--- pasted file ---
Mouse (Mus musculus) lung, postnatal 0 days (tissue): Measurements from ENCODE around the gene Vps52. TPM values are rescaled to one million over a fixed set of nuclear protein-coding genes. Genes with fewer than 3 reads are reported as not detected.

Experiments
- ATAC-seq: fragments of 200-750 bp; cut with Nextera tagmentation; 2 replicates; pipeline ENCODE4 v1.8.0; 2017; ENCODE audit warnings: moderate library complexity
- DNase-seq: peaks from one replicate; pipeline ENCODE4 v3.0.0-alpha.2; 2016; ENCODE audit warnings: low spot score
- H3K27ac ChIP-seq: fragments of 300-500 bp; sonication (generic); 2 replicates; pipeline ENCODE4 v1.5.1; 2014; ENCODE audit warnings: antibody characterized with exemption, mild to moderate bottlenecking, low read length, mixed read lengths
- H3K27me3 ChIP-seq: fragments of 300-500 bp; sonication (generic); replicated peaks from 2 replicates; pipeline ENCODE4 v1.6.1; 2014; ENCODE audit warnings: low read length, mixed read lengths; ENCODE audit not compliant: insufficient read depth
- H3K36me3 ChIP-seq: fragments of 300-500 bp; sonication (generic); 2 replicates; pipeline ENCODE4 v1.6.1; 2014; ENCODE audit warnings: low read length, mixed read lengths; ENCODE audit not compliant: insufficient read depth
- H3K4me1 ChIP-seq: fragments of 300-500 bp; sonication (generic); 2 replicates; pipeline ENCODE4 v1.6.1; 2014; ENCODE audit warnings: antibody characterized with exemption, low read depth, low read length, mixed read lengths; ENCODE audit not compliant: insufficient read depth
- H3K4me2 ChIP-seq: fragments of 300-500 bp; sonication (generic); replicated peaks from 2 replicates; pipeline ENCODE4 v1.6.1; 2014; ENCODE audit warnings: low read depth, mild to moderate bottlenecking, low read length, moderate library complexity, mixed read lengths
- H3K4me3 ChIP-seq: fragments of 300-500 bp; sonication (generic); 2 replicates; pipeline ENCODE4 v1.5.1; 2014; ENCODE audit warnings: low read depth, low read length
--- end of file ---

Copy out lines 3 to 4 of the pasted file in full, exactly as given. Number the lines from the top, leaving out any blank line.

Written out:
- ATAC-seq: fragments of 200-750 bp; cut with Nextera tagmentation; 2 replicates; pipeline ENCODE4 v1.8.0; 2017; ENCODE audit warnings: moderate library complexity
- DNase-seq: peaks from one replicate; pipeline ENCODE4 v3.0.0-alpha.2; 2016; ENCODE audit warnings: low spot score